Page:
by Norton Juster
in Chapter 3: Welcome to Dictionopolis
Winston Simplified Dictionary (1928) 836 pages
This dictionary belonged to my mother and her six sisters when they were schoolgirls.
I know they shared it because they all signed it.
And added to the illustrations. And doodled pictures of their own.
Two of the sisters added “grade nine” after their name, which probably means they all used this dictionary in high school. This was the mid-1930s into the 1950s.
The penciled-in price is $2.00.
It’s precious to me as an heirloom and a glimpse into sisterly shenanigans, but it’s also useful.
Having an older dictionary around means access to older definitions of common words.
Look at this use of the word ‘puppy’ in the Jane Austen novel, Emma:1
When Mrs Elton says…
“You must know I have a vast dislike to puppies—quite a horror of them. They were never tolerated at Maple Grove. Neither Mr. Suckling nor me had ever any patience with them… Selina, who is mild almost to a fault, bore with them much better.”
…she is not talking about baby dogs.
(She may be ‘absolutely insufferable,’ but she’s no dog-hater.)
In the sentence before this, she says:
“I think him a very handsome young man, and his manners are precisely what I like and approve—so truly the gentleman, without the least conceit or puppyism.”
Mrs Elton clearly likes this word. Here she is again:
“I had an acrostic once set to me…which I was not at all pleased with. I knew who it came from. An abominable puppy! You know whom I mean” (nodding to her husband).
And it’s not only Augusta Elton who talks of puppies in this way.
The sensible and ‘always welcome’ Mr Knightly says:
“To be dispensing his flatteries around, that he may make all appear like fools compared with himself! My dear Emma, your own good sense could not endure such a puppy when it came to the point.”
When I look up the word puppy in recent dictionaries—even in my 2662-page dictionary—they don’t mention any human version of puppy.
But older dictionaries do.
Webster’s 1828 edition says “applied to persons, a name expressing extreme contempt.”2
Which sounds pretty vague. Austen seems to use the word quite specifically.
My mother’s 1928 dictionary nails it, I think:
1. a young dog.
2. a conceited young man; a silly fop.
Of course, Austen uses the word in the doggy-sense as well.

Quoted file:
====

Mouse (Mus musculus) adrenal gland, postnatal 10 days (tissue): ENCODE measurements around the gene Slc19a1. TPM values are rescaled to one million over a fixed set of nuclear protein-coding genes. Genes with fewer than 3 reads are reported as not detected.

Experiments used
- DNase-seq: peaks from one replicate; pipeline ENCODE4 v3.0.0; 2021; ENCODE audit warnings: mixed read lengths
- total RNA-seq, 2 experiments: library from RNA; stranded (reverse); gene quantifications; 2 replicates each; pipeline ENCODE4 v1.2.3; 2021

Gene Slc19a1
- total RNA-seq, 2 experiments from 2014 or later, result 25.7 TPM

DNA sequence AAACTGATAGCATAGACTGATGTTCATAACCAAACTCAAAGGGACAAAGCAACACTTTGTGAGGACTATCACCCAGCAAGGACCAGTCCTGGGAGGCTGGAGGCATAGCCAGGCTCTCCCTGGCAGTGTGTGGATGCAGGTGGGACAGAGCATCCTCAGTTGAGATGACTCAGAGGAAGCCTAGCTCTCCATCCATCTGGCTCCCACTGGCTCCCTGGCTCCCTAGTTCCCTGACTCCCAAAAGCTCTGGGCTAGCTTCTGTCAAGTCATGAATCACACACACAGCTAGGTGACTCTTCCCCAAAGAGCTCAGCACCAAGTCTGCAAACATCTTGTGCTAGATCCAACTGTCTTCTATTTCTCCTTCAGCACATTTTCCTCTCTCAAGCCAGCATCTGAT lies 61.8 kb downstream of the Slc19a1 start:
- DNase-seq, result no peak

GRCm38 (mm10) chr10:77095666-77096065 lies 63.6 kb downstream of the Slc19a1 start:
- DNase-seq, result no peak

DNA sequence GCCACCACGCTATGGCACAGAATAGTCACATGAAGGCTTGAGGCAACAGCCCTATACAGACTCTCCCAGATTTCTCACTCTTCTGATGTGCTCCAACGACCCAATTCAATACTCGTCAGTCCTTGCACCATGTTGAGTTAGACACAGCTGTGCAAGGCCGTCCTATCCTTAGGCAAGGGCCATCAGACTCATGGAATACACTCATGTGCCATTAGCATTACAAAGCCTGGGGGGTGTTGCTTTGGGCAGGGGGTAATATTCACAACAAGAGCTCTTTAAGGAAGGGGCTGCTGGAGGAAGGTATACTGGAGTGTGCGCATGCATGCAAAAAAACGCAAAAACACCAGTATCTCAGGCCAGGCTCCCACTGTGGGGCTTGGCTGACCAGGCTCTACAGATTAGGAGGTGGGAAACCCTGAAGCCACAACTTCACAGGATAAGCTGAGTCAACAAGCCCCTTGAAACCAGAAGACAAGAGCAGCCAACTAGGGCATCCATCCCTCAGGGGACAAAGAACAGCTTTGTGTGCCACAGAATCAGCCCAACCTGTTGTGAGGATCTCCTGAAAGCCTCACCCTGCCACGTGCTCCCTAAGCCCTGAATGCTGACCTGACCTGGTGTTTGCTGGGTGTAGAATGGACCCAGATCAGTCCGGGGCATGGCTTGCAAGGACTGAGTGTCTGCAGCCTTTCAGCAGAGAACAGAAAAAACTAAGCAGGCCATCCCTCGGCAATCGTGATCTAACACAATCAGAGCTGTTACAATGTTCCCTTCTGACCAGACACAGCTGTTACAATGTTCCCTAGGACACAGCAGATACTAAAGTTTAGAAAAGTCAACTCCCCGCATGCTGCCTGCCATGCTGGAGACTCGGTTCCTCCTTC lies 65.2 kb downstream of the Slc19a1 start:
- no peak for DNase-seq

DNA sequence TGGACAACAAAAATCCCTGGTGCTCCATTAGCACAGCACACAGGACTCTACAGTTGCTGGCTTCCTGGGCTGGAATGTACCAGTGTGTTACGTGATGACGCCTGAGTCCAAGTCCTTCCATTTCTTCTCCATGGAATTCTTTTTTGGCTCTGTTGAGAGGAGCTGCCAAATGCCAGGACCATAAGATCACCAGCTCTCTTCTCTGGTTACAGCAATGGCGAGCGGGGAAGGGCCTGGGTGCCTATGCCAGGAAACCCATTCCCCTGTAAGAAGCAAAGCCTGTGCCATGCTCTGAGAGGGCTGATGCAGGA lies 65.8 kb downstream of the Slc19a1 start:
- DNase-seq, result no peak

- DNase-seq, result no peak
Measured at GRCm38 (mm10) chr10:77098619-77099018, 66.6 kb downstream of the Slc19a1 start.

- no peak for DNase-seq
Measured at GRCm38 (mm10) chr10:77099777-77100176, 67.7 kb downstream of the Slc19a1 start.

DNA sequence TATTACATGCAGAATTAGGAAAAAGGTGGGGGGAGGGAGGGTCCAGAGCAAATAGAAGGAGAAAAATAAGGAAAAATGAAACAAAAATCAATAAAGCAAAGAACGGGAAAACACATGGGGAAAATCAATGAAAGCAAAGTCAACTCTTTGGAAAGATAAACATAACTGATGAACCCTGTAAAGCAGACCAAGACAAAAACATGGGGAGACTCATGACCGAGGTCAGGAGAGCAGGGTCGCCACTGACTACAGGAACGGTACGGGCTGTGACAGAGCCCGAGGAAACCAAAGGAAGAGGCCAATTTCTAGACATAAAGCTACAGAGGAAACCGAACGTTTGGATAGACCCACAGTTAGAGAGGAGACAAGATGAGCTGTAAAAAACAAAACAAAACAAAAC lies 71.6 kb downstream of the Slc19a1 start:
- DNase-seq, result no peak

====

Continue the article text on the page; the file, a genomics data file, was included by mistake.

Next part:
In Mansfield Park, Lady Bertram promises:
“The next time Pug has a litter you shall have a puppy.”
“Half Cup More”
Given my love of dictionaries, of course
I have a favorite word.
And I learned it from Edith Wharton.
We were still engaged in placidly digesting
around the ravaged luncheon table
when a servant dashed in to say that
the Fifth Avenue Hotel was on fire.
Oh, then the fun began—and what fun it was!
…We were going to have the excitement of seeing the
Fire Brigade in action (supreme joy of the New York youngster)…
New York’s invincible Brigade…in a glare of polished brass,
and horses shining like table-silver.
– from New Year’s Day
a novella by Edith Wharton
set in the 1870s and collected in the book
Old New York (1924)
How well do my dictionaries agree
on the definition of coruscate?
definition from dictionary.com
to emit vivid flashes of light; sparkle; scintillate; gleam.
definition from my Mom’s 1928 dictionary
1. to sparkle, gleam as lightning
2. to shine intellectually
definition from my 2662-page dictionary
1. to gleam with intermittent flashes, glitter, sparkle.
2. to be brilliant or showy in technique or style
3. to be brilliant or keen in intelligence or wit.
“Pop,” said Sam, “what does ‘crepuscular’ mean?”
“How should I know?” replied Mr Beaver.
“I never heard the word before.”
“It has something to do with rabbits,” said Sam.
“It says here that a rabbit is a crepuscular animal.”
“Probably means timid,” said Mr Beaver.
“Or maybe it means that it can run like the dickens.
Or maybe it means stupid. A rabbit will sit right in the
middle of the road at night and stare into your headlights…”
“Well,” said Sam, “I guess the only way
to find out what ‘crepuscular’ means is to
look it up in the dictionary.”
“We haven’t got a dictionary here,” said Mr Beaver.
“You’ll have to wait till we get back to the ranch.”
– from The Trumpet of the Swan
by E B White
Thank you for reading!
— Kelly J Hardesty
Scroll down to the end—and you can leave me note!
Always so lovely to hear from you.
You Can Read More…
photo credit & footnotes:
Thank you again, Gail Halm,
for the use of your beautiful wildlife photo.
Thank you to Project Gutenburg for helping me find
all of Jane Austen’s puppies.
Project Gutenberg is powered totally by volunteers.
Webster’s 1828 dictionary is available on-line,
fully searchable and a lot of fun.
Look for webstersdictionary1828.com
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© Kelly J Hardesty 2022